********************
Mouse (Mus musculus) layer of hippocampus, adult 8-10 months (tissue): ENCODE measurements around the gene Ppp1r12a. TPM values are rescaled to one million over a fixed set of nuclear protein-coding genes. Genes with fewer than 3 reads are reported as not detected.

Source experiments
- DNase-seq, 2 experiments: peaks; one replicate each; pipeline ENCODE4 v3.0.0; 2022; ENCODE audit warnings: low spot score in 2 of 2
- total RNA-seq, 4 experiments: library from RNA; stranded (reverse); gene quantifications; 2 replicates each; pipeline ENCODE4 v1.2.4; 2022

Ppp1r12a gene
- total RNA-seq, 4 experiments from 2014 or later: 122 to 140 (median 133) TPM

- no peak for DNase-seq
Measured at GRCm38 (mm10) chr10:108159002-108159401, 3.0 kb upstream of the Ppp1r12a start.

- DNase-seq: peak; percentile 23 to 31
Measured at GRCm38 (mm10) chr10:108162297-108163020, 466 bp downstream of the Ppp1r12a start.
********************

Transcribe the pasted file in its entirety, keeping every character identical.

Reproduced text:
Mouse (Mus musculus) layer of hippocampus, adult 8-10 months (tissue): ENCODE measurements around the gene Ppp1r12a. TPM values are rescaled to one million over a fixed set of nuclear protein-coding genes. Genes with fewer than 3 reads are reported as not detected.

Source experiments
- DNase-seq, 2 experiments: peaks; one replicate each; pipeline ENCODE4 v3.0.0; 2022; ENCODE audit warnings: low spot score in 2 of 2
- total RNA-seq, 4 experiments: library from RNA; stranded (reverse); gene quantifications; 2 replicates each; pipeline ENCODE4 v1.2.4; 2022

Ppp1r12a gene
- total RNA-seq, 4 experiments from 2014 or later: 122 to 140 (median 133) TPM

- no peak for DNase-seq
Measured at GRCm38 (mm10) chr10:108159002-108159401, 3.0 kb upstream of the Ppp1r12a start.

- DNase-seq: peak; percentile 23 to 31
Measured at GRCm38 (mm10) chr10:108162297-108163020, 466 bp downstream of the Ppp1r12a start.